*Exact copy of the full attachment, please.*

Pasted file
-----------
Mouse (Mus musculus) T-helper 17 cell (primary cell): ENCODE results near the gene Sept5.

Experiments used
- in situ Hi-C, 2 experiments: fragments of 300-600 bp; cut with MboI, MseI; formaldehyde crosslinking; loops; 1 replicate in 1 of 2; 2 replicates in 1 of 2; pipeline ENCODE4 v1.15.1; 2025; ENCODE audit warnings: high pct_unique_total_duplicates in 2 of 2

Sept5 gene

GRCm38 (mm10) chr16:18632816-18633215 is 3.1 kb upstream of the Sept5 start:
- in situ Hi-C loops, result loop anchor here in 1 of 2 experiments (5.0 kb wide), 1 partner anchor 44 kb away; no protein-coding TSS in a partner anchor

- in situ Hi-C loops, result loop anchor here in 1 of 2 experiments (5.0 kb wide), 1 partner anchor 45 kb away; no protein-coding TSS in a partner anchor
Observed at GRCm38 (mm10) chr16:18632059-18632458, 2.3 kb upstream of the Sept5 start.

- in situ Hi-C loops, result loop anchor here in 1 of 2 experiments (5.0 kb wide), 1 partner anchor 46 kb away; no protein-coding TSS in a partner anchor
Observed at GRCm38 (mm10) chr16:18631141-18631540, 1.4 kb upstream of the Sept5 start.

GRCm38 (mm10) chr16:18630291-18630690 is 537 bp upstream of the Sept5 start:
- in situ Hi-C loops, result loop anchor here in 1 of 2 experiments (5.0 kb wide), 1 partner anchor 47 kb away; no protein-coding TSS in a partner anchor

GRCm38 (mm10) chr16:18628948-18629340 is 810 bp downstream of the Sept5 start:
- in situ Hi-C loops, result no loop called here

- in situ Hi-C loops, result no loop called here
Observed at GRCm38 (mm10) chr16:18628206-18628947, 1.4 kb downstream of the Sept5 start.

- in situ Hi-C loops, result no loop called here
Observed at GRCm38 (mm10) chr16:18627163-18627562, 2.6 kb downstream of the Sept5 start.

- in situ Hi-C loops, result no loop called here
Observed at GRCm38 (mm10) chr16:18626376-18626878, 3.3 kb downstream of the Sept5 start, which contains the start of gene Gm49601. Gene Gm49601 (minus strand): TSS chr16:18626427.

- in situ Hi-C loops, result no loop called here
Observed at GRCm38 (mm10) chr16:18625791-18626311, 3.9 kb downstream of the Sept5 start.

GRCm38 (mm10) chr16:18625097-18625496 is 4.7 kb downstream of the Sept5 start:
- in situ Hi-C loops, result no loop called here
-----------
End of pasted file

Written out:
Mouse (Mus musculus) T-helper 17 cell (primary cell): ENCODE results near the gene Sept5.

Experiments used
- in situ Hi-C, 2 experiments: fragments of 300-600 bp; cut with MboI, MseI; formaldehyde crosslinking; loops; 1 replicate in 1 of 2; 2 replicates in 1 of 2; pipeline ENCODE4 v1.15.1; 2025; ENCODE audit warnings: high pct_unique_total_duplicates in 2 of 2

Sept5 gene

GRCm38 (mm10) chr16:18632816-18633215 is 3.1 kb upstream of the Sept5 start:
- in situ Hi-C loops, result loop anchor here in 1 of 2 experiments (5.0 kb wide), 1 partner anchor 44 kb away; no protein-coding TSS in a partner anchor

- in situ Hi-C loops, result loop anchor here in 1 of 2 experiments (5.0 kb wide), 1 partner anchor 45 kb away; no protein-coding TSS in a partner anchor
Observed at GRCm38 (mm10) chr16:18632059-18632458, 2.3 kb upstream of the Sept5 start.

- in situ Hi-C loops, result loop anchor here in 1 of 2 experiments (5.0 kb wide), 1 partner anchor 46 kb away; no protein-coding TSS in a partner anchor
Observed at GRCm38 (mm10) chr16:18631141-18631540, 1.4 kb upstream of the Sept5 start.

GRCm38 (mm10) chr16:18630291-18630690 is 537 bp upstream of the Sept5 start:
- in situ Hi-C loops, result loop anchor here in 1 of 2 experiments (5.0 kb wide), 1 partner anchor 47 kb away; no protein-coding TSS in a partner anchor

GRCm38 (mm10) chr16:18628948-18629340 is 810 bp downstream of the Sept5 start:
- in situ Hi-C loops, result no loop called here

- in situ Hi-C loops, result no loop called here
Observed at GRCm38 (mm10) chr16:18628206-18628947, 1.4 kb downstream of the Sept5 start.

- in situ Hi-C loops, result no loop called here
Observed at GRCm38 (mm10) chr16:18627163-18627562, 2.6 kb downstream of the Sept5 start.

- in situ Hi-C loops, result no loop called here
Observed at GRCm38 (mm10) chr16:18626376-18626878, 3.3 kb downstream of the Sept5 start, which contains the start of gene Gm49601. Gene Gm49601 (minus strand): TSS chr16:18626427.

- in situ Hi-C loops, result no loop called here
Observed at GRCm38 (mm10) chr16:18625791-18626311, 3.9 kb downstream of the Sept5 start.

GRCm38 (mm10) chr16:18625097-18625496 is 4.7 kb downstream of the Sept5 start:
- in situ Hi-C loops, result no loop called here